Journal of Transatlantic Studies

, Volume 11, Issue 2, pp 193–212 | Cite as

Canadian Covenanter in crisis: Anna Ross and modernism

  • Peter BushEmail author


Anna Ross (1848–1933), an heir of the Covenanters, used her pen and Bible teaching to promote Convenanter sensibilities in Canada. The rise of biblical higher criticism changed the theological landscape Anna Ross’ defence of the Covenanter heritage revolved around the Bible as the Word of God. Faced with this new challenge Ross reformed the Covenanter tradition to speak to a new time and set of issues. While in continuity with the holy heritage Ross consciously enlarged its call. This expansion allowed her to find in the Covenanter heritage answers to the challenges of natural disasters and the proper treatment of immigrants, making her a covenanting incarnation of the Presbyterian Every-woman.


Anna Ross (1848–1933) Convenanter biblical criticism biblical criticism immigration 


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    The spelling of the town’s name was rather imprecise at the time, options were Strassburg, Strasbourg and Strasburg. This paper will use Strasbourg, but will not change the spelling in quotations. Three of Ross’ daughters made the move from Ottawa. Elizabeth, the eldest child, had, in 1901, married the Rev. Archibald Grace who was committed to serving as a missionary of the Reformed Episcopal Church in India. The Rev. Grace died in India in 1908, and Elizabeth and her two children returned to Canada joining the Ross family in Saskatchewan. The Ross family settled into rural prairie life. The Rosses remained part of the Presbyterian Church in Canada until the 1950s, despite the presence of a few Reformed Presbyterian congregations on the Canadian Prairies (See Ellen and Duncan Ross and Anne Elkink, ‘The David/Elizabeth Rosses; Mrs. Anna Ross’, in Between Long Land and Last Mountain: Bulyea, Duval, Strasbourg, vol. 2 (Strasbourg, SK: Strasbourg, Bulyea, Duval History Book Committee; 1982), 933–5 andGoogle Scholar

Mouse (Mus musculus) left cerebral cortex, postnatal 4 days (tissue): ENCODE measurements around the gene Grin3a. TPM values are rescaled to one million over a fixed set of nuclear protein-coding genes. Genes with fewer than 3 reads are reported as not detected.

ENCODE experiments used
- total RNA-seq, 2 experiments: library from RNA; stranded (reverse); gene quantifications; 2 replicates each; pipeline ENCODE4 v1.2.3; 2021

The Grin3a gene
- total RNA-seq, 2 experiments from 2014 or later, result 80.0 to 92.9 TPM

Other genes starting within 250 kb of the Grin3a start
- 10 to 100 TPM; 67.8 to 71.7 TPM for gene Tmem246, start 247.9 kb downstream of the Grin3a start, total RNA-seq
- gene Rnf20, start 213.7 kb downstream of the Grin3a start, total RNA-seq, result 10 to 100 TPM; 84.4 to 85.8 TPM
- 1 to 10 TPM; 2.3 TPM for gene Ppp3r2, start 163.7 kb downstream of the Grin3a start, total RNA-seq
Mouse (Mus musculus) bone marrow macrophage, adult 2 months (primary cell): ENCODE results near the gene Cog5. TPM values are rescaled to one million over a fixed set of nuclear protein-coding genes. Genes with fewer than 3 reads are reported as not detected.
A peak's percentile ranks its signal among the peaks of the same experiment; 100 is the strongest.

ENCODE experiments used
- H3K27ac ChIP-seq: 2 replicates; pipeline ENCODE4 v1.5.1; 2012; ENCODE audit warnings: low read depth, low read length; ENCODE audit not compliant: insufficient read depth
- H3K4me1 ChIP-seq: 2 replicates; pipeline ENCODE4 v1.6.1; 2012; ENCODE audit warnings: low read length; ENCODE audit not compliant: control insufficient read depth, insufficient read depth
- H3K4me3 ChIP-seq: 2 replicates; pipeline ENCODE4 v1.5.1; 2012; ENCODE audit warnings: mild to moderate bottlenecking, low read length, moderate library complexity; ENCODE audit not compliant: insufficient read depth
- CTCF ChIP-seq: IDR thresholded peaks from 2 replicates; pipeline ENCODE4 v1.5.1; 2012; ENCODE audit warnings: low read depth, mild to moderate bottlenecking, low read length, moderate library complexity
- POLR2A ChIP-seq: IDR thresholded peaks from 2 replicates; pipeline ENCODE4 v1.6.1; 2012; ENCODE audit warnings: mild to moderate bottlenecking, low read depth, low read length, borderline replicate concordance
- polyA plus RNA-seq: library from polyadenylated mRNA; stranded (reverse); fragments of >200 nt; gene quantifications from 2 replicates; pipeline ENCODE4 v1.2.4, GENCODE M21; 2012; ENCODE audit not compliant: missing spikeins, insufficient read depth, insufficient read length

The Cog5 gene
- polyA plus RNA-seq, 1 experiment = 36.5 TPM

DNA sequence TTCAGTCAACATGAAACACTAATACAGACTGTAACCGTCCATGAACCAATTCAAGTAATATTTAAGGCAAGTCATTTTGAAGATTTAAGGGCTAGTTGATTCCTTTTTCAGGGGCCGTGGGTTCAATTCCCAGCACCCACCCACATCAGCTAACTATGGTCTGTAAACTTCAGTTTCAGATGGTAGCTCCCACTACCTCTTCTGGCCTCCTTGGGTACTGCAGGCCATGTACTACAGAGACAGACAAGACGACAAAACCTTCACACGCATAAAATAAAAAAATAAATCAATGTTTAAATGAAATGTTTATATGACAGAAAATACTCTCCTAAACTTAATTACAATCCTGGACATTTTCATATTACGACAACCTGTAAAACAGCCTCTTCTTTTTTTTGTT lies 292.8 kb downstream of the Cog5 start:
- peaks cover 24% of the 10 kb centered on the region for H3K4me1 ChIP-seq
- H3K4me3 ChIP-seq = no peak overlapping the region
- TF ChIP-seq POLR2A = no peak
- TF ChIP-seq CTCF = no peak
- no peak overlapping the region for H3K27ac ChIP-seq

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    Much has been written about the Union of 1925. Two of the most helpful secondary sources exploring the Presbyterian side of the story are Allan Farris, ‘The Fathers of 1925’, in Enkindled by the Word: Essays of Presbyterianism in Canada, ed. Centennial Committee, The Presbyterian Church in Canada (Toronto: Presbyterian Publications, 1966), 59–82; andGoogle Scholar
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    John Ross’ criticism of the 1875 union was joined 70 years later. The 1942 General Assembly of the Presbyterian Church in Canada was asked by the Presbytery of Paris in Ontario to address the gap left by the 1875 Basis of Union regarding the relationship of church and the state. The gap had become glaringly obvious as Canadian Presbyterians struggled to find theological grounds for addressing the rise of tyrannical governments in Europe and other parts of the world. Influenced by statements like the Barman Declaration, over the next 15 years the church developed the ‘Declaration of Faith Concerning Church and Nation’ which sought to fill the gap (See ‘Declaration of Faith Concerning Church and Nation’, Appendix E, The Book of Forms (Toronto: The Presbyterian Church in Canada, 2007), available online at:, accessed July 31, 2011). The Declaration in part affirms: ‘We worship and obey Jesus Christ as Lord of lords and King of kings, Judge and Governor among the nations. He is both Head of the Church and Head of the Civil State’. The family of John and Anna Ross regarded this discussion as vindication of their parents’ struggle (Elizabeth Grace (?), ‘Presbyterianism: 1845–1875’, Ross Papers, PCCA, 1998–5004-Box 1, File 21).
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Copyright information

© Board of Transatlantic Studies 2013

Authors and Affiliations

  1. 1.Westwood Presbyterian ChurchWinnipegCanada

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